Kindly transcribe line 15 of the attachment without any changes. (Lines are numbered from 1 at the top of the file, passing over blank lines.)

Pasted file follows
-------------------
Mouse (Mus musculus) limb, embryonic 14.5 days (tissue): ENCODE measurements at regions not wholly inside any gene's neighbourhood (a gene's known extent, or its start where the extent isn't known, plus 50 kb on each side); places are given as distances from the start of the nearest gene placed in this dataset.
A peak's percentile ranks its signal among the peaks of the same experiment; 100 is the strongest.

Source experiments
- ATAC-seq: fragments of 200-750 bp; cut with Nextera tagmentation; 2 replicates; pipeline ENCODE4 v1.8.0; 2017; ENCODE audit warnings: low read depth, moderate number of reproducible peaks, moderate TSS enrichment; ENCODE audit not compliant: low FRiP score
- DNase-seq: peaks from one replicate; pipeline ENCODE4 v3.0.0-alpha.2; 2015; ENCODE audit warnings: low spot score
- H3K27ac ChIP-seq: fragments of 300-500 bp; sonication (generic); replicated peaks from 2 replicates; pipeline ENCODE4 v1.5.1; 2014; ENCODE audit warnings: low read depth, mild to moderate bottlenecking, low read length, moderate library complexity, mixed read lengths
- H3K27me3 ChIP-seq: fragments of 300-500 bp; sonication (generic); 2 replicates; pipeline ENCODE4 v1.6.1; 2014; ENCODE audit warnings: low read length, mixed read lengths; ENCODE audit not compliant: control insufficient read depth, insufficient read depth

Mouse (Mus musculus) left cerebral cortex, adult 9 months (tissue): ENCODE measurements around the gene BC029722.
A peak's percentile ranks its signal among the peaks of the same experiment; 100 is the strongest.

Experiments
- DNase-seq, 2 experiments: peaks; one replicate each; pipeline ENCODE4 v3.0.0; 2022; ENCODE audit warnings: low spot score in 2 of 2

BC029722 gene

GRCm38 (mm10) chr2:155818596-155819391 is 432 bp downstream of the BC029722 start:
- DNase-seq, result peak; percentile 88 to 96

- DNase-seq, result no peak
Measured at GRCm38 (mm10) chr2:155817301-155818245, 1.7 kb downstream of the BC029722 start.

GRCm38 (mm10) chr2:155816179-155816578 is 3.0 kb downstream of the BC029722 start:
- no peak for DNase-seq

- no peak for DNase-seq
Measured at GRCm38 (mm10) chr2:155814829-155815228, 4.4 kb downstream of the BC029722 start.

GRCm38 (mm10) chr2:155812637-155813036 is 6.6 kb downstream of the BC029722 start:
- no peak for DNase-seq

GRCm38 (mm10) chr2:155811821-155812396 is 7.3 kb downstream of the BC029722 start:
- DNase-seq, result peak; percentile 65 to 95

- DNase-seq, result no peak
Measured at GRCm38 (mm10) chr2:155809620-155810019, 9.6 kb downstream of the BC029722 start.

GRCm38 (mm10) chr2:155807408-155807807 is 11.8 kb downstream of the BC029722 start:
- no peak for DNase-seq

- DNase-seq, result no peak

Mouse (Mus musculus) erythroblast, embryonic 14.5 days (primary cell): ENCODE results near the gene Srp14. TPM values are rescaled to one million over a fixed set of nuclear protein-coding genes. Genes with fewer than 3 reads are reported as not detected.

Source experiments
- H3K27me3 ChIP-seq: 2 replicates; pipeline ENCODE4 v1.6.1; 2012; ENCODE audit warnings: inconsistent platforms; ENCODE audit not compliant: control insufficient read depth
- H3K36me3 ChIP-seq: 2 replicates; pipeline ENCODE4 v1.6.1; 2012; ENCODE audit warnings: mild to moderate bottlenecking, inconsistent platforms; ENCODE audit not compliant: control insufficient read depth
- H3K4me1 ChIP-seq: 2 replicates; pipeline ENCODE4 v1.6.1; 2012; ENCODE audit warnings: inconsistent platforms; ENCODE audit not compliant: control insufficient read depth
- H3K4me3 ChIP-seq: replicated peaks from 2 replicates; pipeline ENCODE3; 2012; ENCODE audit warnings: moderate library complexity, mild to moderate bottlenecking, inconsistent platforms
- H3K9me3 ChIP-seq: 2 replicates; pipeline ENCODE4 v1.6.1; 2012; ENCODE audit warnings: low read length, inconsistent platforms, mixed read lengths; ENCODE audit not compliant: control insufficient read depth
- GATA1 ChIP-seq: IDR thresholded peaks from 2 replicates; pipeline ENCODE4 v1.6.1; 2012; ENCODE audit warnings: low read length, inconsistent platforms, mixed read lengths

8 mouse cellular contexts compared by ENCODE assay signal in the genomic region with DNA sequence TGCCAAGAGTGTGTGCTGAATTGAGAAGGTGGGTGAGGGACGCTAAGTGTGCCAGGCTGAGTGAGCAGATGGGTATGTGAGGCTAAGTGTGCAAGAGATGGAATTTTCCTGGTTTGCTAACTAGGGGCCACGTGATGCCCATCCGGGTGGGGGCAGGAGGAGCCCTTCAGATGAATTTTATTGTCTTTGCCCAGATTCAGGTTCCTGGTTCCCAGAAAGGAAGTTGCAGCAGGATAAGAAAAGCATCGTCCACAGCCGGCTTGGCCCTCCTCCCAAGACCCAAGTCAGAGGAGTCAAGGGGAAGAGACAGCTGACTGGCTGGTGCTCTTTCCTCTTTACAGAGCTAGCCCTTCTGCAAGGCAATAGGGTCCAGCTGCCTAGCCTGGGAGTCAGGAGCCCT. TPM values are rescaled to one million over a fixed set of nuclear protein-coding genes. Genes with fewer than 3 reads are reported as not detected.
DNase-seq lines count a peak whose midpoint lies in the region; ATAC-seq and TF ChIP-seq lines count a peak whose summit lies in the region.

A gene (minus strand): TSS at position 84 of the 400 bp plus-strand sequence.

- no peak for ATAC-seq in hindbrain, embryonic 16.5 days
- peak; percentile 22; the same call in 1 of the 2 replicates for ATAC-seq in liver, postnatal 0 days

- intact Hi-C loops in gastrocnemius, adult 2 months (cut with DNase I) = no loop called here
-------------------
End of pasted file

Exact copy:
- DNase-seq, result no peak